At the least, he wants an amendment to the Consumer Protection Act to make it easier for depositors to access consumer courts. Prof.Shah made this demand during his presentation at the Asian Conference on Regulation of Consumer Credit at Kuala Lumpur organised by Consumers International at the end of March.

The CERC study showed that investors’ biggest complaints were about unfair and one-sided contract terms, undisclosed fees, usurious service charges and unclear interest rates, incorrect calculation of Equated Monthly Installments, restrictions on prepayment of loans, excessive securities/guarantees, unethical recovery drives, low consumer awareness, misleading advertisements and gift offers, selective waiver of fees and ambiguous add on cards etc.

The underlying theme of these complaints was the lack of clarity about fees and charges levied by banks, which were simply debited to customer accounts without explanation. Bank statements themselves are no longer be deciphered by simply checking debits and credits. For instance, most customers are never sure if the auto and reverse sweep facilities offered by banks work in their favour or against them.

The largest number of complaints are over the high fees and repeated hikes in service charges by private banks. A consumer says, ‘‘It is surprising that Reserve Bank of India which oversees these banks allows such brazen banking practices which seek to denude the unwary customer with charges, out of all proportion to the service rendered and totally out of sync with the charges of Nationalized Banks’’.

According to Prof. Shah, there are no specific regulations or laws regulating the management of consumer credits in India; the RBI has only issued ‘Guidelines on Fair Practices Code for Lenders’ on 5 May 2003.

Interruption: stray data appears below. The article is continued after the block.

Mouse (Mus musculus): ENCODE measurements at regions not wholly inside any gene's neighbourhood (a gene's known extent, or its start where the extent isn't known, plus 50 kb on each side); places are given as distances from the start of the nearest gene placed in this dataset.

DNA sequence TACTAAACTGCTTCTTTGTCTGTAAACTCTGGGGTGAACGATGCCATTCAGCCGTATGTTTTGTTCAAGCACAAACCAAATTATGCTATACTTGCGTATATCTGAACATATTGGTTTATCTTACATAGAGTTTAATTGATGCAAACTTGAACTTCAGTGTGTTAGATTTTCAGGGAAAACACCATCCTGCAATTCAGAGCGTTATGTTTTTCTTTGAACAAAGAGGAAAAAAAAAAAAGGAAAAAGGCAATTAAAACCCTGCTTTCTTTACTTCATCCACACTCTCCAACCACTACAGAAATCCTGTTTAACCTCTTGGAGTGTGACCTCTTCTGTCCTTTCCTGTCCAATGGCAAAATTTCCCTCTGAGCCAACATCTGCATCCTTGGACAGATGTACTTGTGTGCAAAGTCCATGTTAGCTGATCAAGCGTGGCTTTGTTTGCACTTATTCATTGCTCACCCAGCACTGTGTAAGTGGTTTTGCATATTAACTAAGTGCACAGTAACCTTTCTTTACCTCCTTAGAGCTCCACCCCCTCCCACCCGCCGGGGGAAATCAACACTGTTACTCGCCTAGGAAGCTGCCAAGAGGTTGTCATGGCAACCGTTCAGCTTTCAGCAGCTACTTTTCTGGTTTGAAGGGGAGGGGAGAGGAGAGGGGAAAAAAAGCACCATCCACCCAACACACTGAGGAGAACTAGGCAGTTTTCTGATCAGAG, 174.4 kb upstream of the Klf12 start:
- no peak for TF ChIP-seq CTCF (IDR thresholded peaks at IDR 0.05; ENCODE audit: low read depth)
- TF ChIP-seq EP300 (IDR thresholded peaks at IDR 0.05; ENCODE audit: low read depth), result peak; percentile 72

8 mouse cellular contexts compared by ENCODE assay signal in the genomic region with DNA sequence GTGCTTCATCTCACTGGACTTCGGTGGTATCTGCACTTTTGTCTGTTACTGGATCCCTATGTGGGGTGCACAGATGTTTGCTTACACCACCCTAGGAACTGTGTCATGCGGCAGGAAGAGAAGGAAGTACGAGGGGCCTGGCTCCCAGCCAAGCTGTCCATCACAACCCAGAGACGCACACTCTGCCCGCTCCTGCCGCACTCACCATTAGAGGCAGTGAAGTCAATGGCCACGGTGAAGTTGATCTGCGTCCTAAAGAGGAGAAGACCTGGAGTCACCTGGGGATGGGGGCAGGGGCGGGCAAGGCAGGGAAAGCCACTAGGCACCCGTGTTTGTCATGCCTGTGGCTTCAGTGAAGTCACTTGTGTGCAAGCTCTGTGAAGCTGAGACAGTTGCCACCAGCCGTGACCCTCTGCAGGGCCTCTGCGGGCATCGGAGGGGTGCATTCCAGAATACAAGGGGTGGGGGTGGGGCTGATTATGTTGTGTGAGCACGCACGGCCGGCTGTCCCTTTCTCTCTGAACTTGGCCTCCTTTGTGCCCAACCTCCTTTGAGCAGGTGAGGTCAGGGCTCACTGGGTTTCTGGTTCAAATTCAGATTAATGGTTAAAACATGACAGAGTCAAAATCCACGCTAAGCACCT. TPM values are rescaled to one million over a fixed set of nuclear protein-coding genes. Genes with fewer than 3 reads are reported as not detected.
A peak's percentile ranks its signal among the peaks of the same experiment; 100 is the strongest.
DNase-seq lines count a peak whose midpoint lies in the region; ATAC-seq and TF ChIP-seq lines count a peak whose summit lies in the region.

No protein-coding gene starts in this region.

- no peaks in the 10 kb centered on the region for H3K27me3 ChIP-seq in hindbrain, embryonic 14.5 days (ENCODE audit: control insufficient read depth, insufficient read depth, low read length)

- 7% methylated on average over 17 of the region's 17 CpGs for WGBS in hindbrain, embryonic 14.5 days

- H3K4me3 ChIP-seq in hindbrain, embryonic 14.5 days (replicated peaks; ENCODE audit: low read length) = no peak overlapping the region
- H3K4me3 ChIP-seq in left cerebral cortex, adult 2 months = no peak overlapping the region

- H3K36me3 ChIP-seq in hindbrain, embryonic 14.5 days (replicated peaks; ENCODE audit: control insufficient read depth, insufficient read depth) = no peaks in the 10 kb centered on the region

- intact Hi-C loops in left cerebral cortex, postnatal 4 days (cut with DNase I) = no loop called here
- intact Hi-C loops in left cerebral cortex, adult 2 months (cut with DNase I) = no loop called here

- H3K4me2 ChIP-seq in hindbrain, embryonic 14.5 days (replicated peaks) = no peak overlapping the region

Moreover, most contracts allow the lending bank to unilaterally alter their terms, limit or modify their performance and vary the terms. Consequently, terms of the contract with borrowers are often one-sided and unfair. Under British law, the Unfair Terms of Contract Act ensures that courts do not give effect to one-sided contracts or unfair conditions in contracts. CERC plans to lobby for the enactment of such a law in India too. It argues that loan contracts should also provide a ‘cooling off’ period, whereby a consumer can cancel the contract within a specified period, even after it has been signed.

According to Prof. Shah, a comprehensive Consumer Credit Act is needed, as the current piecemeal law fails to distinguish between individual consumers and commercial transactions; and hence denies non-business consumers their rightful protection. In effect, the regulatory framework, as it exists, does not take into account the needs and interests of bank depositors or borrowers.

In case of nationalised banks, the problem is slightly less acute. Competition has forced these banks to become more responsive to customer needs and less bureaucratic; their fees and charges are also lower than those of private and foreign banks, although they have been rising steadily. It is the Tarapore Committee’s mandate to check if the banking system works against ordinary consumers and recommend ways to stop unjust enrichment of banks.

It is up to the committee to decide whether various banking regulations can provide an effective redressal mechanism, or if it should also pitch for a Consumer Credit Act and Consumer Credit Regulatory Commission, as suggested by Prof. Shah. Either way, it is clear that there is need to initiate measures for improving customer protection. Disclosure: The writer is a Trustee of CERC, Ahmedabad.

Email: [email protected]

Read the original at :
-- Sucheta Dalal